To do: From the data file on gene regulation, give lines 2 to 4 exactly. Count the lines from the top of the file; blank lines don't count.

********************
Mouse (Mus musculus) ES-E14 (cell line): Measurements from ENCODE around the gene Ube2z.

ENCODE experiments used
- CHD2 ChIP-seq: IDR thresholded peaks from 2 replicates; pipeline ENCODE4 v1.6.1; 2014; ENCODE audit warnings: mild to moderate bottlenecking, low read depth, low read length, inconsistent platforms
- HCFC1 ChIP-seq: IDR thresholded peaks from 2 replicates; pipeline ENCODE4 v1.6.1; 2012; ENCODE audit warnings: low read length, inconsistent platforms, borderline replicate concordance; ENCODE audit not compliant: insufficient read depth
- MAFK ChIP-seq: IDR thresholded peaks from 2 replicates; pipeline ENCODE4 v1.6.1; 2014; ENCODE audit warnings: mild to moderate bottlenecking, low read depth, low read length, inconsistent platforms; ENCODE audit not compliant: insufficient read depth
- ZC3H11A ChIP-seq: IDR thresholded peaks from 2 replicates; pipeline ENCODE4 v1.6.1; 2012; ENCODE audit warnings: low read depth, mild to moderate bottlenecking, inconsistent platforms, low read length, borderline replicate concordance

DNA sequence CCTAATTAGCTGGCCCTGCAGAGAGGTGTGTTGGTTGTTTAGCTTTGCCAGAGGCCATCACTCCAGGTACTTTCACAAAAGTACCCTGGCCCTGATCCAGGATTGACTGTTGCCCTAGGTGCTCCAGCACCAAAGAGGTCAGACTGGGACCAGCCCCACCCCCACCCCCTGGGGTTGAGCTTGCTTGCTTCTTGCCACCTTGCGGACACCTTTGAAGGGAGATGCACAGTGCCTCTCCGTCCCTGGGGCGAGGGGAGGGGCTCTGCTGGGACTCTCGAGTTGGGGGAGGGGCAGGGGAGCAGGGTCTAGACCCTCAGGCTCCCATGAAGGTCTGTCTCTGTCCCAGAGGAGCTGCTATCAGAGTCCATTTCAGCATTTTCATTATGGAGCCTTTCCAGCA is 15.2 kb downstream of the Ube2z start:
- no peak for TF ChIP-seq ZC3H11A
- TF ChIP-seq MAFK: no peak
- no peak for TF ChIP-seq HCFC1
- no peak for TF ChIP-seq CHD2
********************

ENCODE experiments used
- CHD2 ChIP-seq: IDR thresholded peaks from 2 replicates; pipeline ENCODE4 v1.6.1; 2014; ENCODE audit warnings: mild to moderate bottlenecking, low read depth, low read length, inconsistent platforms
- HCFC1 ChIP-seq: IDR thresholded peaks from 2 replicates; pipeline ENCODE4 v1.6.1; 2012; ENCODE audit warnings: low read length, inconsistent platforms, borderline replicate concordance; ENCODE audit not compliant: insufficient read depth